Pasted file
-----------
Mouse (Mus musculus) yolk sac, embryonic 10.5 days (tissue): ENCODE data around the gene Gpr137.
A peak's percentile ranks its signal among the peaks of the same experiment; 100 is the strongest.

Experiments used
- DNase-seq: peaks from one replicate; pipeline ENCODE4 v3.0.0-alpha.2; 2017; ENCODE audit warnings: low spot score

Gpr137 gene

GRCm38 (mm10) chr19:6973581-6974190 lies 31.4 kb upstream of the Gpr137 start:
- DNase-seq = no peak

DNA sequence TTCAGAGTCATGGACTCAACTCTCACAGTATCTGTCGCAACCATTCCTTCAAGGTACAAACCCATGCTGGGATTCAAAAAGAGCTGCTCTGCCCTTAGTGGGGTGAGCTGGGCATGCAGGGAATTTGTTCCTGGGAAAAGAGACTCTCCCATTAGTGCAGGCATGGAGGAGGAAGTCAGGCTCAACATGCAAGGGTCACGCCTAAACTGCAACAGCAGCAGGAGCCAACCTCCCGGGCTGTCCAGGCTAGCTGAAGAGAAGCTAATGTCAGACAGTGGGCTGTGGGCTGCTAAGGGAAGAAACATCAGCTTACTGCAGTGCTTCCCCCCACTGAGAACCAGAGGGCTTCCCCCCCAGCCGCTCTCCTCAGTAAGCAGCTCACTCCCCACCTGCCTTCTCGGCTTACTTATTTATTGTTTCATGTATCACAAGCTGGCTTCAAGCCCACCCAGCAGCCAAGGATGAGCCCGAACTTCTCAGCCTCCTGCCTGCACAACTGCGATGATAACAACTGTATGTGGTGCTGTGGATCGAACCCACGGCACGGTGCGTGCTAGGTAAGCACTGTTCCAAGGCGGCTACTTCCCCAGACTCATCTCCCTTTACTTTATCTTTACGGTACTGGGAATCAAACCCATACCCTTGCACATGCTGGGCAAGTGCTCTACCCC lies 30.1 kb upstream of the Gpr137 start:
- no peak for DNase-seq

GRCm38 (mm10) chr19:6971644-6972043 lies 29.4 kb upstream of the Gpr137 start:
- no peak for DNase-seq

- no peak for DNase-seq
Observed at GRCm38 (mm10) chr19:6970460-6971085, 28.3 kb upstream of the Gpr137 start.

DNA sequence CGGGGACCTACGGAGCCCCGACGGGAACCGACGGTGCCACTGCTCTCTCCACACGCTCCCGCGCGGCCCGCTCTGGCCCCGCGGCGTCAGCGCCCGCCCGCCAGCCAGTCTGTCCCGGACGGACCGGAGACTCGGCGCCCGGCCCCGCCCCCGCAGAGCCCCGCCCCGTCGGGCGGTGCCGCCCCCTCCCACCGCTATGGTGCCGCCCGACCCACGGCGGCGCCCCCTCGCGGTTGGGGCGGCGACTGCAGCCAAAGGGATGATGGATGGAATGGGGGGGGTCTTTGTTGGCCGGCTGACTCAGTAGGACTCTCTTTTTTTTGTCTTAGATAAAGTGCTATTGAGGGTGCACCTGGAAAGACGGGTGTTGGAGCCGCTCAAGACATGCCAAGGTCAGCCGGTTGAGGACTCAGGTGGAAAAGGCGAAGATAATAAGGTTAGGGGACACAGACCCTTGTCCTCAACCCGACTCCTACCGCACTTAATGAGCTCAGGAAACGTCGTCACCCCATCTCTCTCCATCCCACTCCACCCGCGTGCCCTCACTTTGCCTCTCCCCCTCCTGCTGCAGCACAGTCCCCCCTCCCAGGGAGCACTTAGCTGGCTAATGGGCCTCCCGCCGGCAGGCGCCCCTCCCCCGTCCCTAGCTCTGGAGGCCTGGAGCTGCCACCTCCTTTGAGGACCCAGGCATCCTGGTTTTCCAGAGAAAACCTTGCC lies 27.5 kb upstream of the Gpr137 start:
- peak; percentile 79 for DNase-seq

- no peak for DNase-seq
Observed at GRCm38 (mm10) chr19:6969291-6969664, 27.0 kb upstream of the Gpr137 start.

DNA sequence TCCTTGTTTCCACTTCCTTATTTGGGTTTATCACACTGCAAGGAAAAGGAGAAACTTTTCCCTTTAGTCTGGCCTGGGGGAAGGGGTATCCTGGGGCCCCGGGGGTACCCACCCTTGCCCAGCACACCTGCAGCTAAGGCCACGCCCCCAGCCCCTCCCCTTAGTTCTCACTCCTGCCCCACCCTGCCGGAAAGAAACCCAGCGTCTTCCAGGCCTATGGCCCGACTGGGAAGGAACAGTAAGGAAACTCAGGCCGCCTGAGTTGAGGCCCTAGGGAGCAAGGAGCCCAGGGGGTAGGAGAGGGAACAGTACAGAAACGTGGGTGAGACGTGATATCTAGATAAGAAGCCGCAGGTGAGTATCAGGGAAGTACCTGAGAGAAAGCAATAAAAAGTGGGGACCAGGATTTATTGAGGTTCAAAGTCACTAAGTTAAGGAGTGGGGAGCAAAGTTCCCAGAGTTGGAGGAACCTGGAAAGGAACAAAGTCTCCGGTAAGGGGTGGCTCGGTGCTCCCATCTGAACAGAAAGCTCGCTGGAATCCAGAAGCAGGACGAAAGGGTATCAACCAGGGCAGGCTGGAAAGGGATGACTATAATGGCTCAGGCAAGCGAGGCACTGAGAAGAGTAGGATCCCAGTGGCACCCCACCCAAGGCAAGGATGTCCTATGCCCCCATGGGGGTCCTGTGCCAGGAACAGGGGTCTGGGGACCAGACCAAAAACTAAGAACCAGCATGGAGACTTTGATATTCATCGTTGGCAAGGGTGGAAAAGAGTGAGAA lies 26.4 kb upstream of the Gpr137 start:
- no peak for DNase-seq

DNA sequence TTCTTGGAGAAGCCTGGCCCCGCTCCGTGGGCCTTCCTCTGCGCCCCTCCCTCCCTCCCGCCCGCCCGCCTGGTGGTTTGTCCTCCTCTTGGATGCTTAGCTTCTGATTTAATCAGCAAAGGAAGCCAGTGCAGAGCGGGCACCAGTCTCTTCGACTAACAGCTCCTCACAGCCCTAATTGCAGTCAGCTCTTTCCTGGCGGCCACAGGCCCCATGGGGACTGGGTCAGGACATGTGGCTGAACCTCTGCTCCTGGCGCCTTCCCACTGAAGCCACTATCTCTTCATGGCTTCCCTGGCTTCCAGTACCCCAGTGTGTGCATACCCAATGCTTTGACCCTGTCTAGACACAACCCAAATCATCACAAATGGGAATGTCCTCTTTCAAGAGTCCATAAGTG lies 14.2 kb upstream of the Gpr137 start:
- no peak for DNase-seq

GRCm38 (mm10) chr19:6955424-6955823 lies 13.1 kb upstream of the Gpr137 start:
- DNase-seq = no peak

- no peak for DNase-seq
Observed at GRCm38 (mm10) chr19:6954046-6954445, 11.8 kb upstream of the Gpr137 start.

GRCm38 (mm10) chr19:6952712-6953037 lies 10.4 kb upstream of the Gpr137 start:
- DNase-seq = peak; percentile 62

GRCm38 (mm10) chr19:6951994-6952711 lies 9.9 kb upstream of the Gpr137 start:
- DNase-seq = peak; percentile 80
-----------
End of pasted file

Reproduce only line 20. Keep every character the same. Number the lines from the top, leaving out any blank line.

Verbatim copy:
DNA sequence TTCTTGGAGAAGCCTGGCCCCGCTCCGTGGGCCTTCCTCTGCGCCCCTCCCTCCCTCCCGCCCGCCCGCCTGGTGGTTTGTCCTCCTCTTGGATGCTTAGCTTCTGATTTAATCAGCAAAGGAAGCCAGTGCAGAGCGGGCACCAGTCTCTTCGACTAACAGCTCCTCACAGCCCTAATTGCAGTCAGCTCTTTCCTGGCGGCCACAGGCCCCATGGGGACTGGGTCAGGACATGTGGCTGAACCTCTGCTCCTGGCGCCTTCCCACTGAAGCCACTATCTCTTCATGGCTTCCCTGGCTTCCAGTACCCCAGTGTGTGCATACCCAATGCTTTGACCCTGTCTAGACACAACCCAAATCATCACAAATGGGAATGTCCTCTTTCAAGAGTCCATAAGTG lies 14.2 kb upstream of the Gpr137 start: